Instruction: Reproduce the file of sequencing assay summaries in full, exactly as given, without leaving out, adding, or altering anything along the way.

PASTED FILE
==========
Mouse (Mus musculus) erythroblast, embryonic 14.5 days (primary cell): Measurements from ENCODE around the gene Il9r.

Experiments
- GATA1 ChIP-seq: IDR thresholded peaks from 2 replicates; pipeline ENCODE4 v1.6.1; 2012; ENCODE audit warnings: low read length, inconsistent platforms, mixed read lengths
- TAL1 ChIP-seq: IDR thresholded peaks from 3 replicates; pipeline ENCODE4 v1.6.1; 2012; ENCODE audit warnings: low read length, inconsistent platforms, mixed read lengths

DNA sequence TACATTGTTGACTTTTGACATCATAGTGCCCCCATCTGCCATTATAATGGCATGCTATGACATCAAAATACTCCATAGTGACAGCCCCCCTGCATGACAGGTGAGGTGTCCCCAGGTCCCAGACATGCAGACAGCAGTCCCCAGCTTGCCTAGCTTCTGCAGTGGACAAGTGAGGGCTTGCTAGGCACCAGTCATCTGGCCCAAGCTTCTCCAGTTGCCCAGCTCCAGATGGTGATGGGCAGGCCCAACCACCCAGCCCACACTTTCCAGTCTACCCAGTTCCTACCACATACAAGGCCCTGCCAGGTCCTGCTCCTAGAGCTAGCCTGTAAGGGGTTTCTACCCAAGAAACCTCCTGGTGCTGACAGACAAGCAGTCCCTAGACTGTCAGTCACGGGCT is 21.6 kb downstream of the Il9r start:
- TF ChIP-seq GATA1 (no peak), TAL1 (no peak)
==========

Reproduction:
Mouse (Mus musculus) erythroblast, embryonic 14.5 days (primary cell): Measurements from ENCODE around the gene Il9r.

Experiments
- GATA1 ChIP-seq: IDR thresholded peaks from 2 replicates; pipeline ENCODE4 v1.6.1; 2012; ENCODE audit warnings: low read length, inconsistent platforms, mixed read lengths
- TAL1 ChIP-seq: IDR thresholded peaks from 3 replicates; pipeline ENCODE4 v1.6.1; 2012; ENCODE audit warnings: low read length, inconsistent platforms, mixed read lengths

DNA sequence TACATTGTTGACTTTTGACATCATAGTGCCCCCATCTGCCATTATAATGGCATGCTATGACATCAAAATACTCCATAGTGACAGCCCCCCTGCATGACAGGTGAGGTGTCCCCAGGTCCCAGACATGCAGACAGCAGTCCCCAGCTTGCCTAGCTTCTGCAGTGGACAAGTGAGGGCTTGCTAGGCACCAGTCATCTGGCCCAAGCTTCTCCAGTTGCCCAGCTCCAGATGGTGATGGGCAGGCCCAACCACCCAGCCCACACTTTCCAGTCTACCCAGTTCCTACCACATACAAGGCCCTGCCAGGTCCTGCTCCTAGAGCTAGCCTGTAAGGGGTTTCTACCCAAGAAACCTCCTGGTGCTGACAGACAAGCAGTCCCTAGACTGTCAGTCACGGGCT is 21.6 kb downstream of the Il9r start:
- TF ChIP-seq GATA1 (no peak), TAL1 (no peak)